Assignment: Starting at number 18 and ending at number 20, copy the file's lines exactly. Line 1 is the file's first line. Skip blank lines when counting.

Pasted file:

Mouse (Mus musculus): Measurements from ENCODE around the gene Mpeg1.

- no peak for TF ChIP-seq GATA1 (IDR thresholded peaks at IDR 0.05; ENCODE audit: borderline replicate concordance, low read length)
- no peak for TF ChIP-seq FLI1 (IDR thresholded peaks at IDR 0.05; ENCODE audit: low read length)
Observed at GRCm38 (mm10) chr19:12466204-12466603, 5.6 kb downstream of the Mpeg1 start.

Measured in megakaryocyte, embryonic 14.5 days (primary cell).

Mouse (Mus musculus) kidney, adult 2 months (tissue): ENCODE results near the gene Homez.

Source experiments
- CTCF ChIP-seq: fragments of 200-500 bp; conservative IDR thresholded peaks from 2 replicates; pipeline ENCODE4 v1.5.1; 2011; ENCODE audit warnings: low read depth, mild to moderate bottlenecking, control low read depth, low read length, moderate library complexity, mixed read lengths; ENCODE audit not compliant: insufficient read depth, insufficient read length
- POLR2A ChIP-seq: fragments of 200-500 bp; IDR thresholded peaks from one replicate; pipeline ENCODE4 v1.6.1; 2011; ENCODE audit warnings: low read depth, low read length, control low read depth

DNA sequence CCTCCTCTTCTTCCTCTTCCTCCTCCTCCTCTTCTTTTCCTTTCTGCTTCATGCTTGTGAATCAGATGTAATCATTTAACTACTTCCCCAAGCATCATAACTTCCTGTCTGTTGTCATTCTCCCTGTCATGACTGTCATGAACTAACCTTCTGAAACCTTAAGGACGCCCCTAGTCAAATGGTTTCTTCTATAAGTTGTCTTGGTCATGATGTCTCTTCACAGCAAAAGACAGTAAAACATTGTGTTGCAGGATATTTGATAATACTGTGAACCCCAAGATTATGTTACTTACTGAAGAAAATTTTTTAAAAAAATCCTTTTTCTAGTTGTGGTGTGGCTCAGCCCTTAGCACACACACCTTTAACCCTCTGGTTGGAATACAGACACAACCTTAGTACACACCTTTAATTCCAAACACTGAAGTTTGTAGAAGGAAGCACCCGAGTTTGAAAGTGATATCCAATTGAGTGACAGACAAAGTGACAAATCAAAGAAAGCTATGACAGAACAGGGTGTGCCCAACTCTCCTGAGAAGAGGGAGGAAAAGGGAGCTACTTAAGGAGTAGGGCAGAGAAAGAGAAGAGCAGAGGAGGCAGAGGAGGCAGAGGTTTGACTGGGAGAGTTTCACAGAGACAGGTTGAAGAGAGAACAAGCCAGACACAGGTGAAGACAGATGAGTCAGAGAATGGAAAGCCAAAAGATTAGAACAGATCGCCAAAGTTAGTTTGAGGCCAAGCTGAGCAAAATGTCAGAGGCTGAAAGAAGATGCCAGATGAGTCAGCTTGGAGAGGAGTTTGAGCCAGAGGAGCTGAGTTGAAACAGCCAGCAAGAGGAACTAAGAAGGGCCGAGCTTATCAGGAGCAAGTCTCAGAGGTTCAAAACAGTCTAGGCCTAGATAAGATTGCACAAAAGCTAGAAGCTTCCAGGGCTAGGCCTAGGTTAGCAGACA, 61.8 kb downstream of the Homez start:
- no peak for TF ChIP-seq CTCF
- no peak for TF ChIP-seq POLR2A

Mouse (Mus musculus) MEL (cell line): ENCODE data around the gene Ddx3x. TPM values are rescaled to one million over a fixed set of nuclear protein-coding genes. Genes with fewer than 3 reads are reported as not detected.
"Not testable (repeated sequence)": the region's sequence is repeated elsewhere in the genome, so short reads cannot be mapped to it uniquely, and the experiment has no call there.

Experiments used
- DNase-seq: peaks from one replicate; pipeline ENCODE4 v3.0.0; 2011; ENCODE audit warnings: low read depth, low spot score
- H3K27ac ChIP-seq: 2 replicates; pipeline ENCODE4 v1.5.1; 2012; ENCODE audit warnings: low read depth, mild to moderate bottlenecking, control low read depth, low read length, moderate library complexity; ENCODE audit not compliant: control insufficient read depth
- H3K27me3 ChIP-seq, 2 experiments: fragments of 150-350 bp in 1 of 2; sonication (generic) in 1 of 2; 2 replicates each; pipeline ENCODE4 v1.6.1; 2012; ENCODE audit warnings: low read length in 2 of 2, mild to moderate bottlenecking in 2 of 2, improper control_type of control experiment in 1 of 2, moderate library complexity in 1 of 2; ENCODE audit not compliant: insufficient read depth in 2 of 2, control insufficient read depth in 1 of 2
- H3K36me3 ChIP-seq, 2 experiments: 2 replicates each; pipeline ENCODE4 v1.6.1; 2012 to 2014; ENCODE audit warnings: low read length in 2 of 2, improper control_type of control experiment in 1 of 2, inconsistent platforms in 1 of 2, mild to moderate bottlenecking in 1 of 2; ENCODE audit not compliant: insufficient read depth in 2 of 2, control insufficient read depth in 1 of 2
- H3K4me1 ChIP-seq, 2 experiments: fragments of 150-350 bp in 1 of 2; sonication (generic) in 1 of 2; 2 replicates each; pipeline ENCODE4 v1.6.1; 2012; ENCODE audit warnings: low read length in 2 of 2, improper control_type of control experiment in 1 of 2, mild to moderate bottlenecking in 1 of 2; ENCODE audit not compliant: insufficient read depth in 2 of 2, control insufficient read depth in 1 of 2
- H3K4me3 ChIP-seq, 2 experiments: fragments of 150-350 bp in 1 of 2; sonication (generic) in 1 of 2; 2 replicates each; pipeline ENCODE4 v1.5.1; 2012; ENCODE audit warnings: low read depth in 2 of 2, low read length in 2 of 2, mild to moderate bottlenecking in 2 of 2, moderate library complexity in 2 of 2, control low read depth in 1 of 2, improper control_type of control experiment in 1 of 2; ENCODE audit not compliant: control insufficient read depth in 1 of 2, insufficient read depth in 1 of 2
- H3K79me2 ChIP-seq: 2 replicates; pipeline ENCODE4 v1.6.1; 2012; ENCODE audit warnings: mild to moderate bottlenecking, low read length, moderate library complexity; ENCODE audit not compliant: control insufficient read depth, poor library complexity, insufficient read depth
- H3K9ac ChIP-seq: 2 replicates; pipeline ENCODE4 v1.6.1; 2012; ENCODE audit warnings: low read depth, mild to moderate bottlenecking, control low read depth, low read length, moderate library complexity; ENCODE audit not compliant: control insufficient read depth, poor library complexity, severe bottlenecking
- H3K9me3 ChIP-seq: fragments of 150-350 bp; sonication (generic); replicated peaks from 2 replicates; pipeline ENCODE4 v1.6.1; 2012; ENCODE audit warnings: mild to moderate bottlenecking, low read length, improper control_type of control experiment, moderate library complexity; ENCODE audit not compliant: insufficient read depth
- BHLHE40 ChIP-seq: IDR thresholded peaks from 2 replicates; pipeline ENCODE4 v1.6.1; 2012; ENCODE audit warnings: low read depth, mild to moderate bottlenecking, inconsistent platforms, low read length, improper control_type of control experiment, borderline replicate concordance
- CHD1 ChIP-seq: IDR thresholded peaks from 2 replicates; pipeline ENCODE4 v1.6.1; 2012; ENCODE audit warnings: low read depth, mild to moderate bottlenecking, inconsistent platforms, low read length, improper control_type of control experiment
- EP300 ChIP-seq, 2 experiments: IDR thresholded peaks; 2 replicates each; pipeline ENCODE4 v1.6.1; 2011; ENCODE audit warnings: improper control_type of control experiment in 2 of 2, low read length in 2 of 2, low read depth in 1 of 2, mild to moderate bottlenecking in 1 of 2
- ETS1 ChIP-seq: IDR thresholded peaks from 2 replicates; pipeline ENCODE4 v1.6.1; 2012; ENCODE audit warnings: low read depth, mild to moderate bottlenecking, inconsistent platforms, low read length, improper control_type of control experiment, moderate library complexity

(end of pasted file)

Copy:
- H3K27me3 ChIP-seq, 2 experiments: fragments of 150-350 bp in 1 of 2; sonication (generic) in 1 of 2; 2 replicates each; pipeline ENCODE4 v1.6.1; 2012; ENCODE audit warnings: low read length in 2 of 2, mild to moderate bottlenecking in 2 of 2, improper control_type of control experiment in 1 of 2, moderate library complexity in 1 of 2; ENCODE audit not compliant: insufficient read depth in 2 of 2, control insufficient read depth in 1 of 2
- H3K36me3 ChIP-seq, 2 experiments: 2 replicates each; pipeline ENCODE4 v1.6.1; 2012 to 2014; ENCODE audit warnings: low read length in 2 of 2, improper control_type of control experiment in 1 of 2, inconsistent platforms in 1 of 2, mild to moderate bottlenecking in 1 of 2; ENCODE audit not compliant: insufficient read depth in 2 of 2, control insufficient read depth in 1 of 2
- H3K4me1 ChIP-seq, 2 experiments: fragments of 150-350 bp in 1 of 2; sonication (generic) in 1 of 2; 2 replicates each; pipeline ENCODE4 v1.6.1; 2012; ENCODE audit warnings: low read length in 2 of 2, improper control_type of control experiment in 1 of 2, mild to moderate bottlenecking in 1 of 2; ENCODE audit not compliant: insufficient read depth in 2 of 2, control insufficient read depth in 1 of 2